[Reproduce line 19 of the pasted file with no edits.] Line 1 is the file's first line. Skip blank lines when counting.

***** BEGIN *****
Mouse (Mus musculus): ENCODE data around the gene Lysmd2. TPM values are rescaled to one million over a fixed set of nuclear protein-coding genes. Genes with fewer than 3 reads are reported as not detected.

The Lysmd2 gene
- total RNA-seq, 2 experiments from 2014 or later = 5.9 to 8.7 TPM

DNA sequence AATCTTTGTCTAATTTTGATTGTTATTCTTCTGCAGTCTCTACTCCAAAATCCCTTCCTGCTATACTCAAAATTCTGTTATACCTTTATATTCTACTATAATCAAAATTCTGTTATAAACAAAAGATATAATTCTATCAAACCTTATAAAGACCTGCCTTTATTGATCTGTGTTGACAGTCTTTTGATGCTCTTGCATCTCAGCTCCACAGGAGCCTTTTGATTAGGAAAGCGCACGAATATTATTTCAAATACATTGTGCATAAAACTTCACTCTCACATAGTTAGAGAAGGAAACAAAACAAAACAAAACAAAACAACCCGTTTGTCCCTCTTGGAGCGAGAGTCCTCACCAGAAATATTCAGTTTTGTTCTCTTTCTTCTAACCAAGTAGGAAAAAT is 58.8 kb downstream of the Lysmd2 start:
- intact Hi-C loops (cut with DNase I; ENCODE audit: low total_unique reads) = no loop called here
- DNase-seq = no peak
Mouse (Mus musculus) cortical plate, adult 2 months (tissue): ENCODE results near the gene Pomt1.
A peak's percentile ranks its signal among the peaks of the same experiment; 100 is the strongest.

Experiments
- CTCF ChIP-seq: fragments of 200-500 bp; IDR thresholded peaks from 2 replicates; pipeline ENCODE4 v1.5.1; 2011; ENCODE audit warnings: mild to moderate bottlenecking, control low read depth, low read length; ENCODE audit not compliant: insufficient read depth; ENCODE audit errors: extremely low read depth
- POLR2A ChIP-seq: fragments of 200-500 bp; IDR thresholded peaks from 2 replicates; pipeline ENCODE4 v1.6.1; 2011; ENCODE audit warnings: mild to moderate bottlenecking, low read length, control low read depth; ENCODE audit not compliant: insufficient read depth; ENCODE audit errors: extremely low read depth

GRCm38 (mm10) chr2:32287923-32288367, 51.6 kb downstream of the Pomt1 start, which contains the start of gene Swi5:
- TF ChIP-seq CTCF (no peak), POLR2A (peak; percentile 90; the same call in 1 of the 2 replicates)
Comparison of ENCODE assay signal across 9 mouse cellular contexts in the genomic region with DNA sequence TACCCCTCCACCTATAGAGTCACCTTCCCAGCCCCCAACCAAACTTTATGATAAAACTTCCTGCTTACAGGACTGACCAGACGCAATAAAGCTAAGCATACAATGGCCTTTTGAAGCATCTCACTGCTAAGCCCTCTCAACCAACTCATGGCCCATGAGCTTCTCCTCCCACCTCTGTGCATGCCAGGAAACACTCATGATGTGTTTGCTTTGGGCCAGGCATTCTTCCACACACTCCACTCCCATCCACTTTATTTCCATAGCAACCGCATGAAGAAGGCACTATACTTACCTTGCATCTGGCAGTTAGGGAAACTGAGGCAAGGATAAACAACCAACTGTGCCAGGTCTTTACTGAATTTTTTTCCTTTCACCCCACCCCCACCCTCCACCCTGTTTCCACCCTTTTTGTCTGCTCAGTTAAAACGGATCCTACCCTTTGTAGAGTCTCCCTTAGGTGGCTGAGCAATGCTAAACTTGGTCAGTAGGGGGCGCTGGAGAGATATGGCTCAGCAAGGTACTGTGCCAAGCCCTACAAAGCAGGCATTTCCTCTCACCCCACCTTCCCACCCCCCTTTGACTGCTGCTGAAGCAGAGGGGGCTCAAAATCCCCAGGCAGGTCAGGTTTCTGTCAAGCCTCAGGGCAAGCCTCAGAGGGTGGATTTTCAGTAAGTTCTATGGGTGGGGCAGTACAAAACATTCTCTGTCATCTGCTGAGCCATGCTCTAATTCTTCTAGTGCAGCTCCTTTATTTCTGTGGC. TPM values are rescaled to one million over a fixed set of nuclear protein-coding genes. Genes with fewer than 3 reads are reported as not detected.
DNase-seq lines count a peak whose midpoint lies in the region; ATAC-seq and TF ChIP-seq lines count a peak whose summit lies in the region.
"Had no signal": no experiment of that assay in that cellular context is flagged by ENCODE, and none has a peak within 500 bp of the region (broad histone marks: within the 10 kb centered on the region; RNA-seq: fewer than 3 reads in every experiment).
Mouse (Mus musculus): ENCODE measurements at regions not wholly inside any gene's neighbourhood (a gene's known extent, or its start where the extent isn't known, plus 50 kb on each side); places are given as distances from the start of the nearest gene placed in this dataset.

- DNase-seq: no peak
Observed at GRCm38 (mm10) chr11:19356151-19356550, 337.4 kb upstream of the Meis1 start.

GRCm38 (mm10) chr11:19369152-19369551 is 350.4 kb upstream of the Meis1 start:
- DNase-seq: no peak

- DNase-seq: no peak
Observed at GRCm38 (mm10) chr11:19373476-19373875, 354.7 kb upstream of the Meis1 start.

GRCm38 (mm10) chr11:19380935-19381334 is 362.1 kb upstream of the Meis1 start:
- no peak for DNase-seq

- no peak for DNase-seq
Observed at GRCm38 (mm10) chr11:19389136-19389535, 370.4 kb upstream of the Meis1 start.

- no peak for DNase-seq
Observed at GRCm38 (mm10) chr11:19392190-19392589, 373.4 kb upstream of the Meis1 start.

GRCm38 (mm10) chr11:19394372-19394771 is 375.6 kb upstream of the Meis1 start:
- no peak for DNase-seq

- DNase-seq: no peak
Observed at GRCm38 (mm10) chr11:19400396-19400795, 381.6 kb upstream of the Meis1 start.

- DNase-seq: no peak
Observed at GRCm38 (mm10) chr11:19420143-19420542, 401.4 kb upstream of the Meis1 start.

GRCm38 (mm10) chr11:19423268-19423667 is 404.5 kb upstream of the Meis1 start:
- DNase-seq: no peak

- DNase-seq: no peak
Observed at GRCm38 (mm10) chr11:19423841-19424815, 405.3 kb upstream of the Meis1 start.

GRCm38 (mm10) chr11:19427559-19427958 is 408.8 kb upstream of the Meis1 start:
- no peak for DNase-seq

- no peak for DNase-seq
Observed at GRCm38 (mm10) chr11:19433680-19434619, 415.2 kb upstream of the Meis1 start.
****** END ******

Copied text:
Observed at GRCm38 (mm10) chr11:19356151-19356550, 337.4 kb upstream of the Meis1 start.